The Secret of the Golden Flower (New Translation) [NOOK Book]

Overview

A Chinese classic of the "inner alchemy" of Taoism, this book was first translated by Richard Wilhelm (also translator, in the 1920s, of the Chinese philosophical classic the I Ching). Wilhelm, was German, and his translations from Chinese to German were later translated to English by Cary F. Baynes. According to Wilhelm, LuDongbin was the main originator of the material presented in the book suggests that the material is from Quanzhen School founder Wang Chongyang, a student of Lu Dongbin). More recently, (in ...
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The Secret of the Golden Flower (New Translation)

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Overview

A Chinese classic of the "inner alchemy" of Taoism, this book was first translated by Richard Wilhelm (also translator, in the 1920s, of the Chinese philosophical classic the I Ching). Wilhelm, was German, and his translations from Chinese to German were later translated to English by Cary F. Baynes. According to Wilhelm, LuDongbin was the main originator of the material presented in the book suggests that the material is from Quanzhen School founder Wang Chongyang, a student of Lu Dongbin). More recently, (in 2013) a new translation was commissioned by the Ancient Wisdom Publications to create a Chinese/English text.
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Product Details

  • BN ID: 2940016694986
  • Publisher: Ancient Wisdom Publications
  • Publication date: 4/22/2013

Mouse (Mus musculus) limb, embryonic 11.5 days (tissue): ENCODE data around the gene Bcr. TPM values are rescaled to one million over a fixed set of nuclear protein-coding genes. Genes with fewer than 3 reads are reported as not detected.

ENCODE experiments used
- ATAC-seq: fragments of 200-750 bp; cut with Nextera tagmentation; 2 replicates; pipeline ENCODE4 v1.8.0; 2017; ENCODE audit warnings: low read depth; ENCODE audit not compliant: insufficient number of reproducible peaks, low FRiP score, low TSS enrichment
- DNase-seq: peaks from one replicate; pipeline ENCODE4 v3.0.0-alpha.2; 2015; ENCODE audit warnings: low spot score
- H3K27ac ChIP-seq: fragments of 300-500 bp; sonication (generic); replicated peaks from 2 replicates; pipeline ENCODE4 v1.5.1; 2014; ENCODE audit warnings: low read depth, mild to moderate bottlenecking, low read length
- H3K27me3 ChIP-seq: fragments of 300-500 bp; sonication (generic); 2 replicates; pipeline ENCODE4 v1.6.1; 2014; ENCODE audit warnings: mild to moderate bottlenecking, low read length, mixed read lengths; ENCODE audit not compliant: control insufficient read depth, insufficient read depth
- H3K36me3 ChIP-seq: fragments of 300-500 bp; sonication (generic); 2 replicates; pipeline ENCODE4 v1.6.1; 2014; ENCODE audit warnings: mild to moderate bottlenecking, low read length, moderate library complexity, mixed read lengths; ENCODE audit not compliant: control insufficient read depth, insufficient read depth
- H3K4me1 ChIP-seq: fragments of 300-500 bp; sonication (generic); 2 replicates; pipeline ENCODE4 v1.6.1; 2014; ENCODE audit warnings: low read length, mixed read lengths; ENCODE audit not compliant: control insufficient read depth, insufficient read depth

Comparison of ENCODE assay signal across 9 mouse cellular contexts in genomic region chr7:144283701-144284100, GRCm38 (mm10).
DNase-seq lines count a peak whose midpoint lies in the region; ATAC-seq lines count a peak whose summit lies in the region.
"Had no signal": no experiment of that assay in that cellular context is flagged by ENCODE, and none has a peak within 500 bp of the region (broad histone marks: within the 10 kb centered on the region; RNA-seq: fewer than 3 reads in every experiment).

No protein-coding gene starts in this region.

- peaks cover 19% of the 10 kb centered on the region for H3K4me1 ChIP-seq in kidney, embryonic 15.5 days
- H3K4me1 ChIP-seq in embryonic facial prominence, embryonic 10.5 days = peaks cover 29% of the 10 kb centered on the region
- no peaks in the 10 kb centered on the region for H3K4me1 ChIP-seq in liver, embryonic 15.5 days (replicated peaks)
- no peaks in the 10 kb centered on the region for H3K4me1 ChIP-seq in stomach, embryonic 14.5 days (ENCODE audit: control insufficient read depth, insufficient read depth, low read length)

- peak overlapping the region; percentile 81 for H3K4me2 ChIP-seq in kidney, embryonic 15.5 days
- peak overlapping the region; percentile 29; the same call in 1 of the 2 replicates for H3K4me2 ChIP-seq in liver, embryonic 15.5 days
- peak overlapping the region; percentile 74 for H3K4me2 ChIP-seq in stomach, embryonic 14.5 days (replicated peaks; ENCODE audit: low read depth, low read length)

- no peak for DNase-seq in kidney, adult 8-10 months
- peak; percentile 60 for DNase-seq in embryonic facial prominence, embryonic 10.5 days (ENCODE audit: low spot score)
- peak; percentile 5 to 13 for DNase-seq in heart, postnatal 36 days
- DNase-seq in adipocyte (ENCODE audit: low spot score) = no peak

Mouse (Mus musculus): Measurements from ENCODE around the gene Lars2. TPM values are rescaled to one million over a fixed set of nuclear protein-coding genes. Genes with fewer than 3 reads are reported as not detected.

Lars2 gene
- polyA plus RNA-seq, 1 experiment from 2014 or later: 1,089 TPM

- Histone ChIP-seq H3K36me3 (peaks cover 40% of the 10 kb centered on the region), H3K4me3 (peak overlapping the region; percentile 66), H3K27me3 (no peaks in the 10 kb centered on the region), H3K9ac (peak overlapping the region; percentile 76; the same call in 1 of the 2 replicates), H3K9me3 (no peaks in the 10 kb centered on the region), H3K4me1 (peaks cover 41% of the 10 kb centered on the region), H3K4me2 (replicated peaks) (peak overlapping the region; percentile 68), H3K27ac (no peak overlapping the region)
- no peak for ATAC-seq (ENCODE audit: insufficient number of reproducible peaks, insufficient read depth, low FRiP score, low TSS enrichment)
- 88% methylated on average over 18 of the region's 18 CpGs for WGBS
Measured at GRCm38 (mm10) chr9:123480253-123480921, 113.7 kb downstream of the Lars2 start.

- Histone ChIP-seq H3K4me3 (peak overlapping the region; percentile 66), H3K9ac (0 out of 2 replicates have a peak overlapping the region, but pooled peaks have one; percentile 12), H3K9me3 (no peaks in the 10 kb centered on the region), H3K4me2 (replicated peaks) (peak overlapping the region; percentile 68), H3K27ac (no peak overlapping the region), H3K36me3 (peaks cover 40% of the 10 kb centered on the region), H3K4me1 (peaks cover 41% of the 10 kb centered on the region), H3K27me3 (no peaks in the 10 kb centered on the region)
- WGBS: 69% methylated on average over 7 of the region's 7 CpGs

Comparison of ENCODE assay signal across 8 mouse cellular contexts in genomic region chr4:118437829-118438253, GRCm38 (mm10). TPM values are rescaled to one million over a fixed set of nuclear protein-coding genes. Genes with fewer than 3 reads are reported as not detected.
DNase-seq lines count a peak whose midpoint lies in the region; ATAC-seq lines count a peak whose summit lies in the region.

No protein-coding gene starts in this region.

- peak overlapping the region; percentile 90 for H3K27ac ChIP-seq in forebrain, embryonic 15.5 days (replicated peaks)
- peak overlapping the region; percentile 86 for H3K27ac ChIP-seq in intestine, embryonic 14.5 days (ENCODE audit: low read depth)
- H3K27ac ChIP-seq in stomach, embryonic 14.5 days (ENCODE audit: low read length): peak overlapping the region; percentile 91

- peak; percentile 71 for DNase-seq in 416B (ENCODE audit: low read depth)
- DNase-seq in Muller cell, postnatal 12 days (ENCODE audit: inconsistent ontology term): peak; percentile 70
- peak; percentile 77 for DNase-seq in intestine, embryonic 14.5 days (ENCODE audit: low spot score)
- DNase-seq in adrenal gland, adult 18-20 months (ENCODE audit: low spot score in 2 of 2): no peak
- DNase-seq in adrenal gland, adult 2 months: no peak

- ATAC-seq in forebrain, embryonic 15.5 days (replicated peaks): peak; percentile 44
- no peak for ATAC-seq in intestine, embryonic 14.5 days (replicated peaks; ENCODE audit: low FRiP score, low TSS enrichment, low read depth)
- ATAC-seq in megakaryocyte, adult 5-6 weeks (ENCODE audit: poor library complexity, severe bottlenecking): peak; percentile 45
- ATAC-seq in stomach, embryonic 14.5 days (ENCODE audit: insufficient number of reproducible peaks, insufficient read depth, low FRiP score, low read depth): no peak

• Sold by: Barnes & Noble
  • Format: eBook
  • Pages: 107
  • Sales rank: 910,853
  • File size: 234 KB

Meet the Author

Wang was born with his birth name as "Zhongfu" in a wealthy family in 1113. He was educated in Chinese classics and martial arts. Wang intended to start a rebellion against the Jurchen-led Jin Dynasty, which ruled northern China then. According to tradition, in the summer of 1159 when he was 48, he met two Taoist immortals in a tavern, Zhongli Quan and Lü Dongbin. They trained him in secret forms of Taoism. He changed his name to "Zhe" and adopted the Taoist name "Chongyang". In 1160, Wang met one of the immortals again and was provided with a set of written instructions called "Ganshui Xianyuan Lu". Those written instructions included the names of two men who would later become his disciples (Ma Yu and Tan Chuduan). Wang built a tomb for himself near Mount Zhongnan and called it "Tomb of the Living Dead". He lived in it for three years. At the end of the three years, Wang filled the tomb with earth and built a hut on top of it and called it "Complete Perfection Hut". He spent the next four years in the hut studying Taoism and imparting his knowledge to others. During that time, he met Tan Chuduan, who became his disciple after he cured Tan from illness. Qiu Chuji and Tan traveled around the local towns and villages with Wang and founded five Taoist congregations. Wang's teachings were referred to the "Teachings of the Complete Perfection" (after the hut) and his branch of Taoism became known as the Quanzhen School. In 1167, Wang burnt down the hut and travelled east to Shandong, where he met Ma Yu and Ma's wife, Sun Bu'er. They became his disciples as well. He accepted a total of seven disciples who later became known as "Seven Masters of Quanzhen" or "Seven Elders of Quanzhen". They are also called the "Seven Immortals" or "Seven Perfected Beings".
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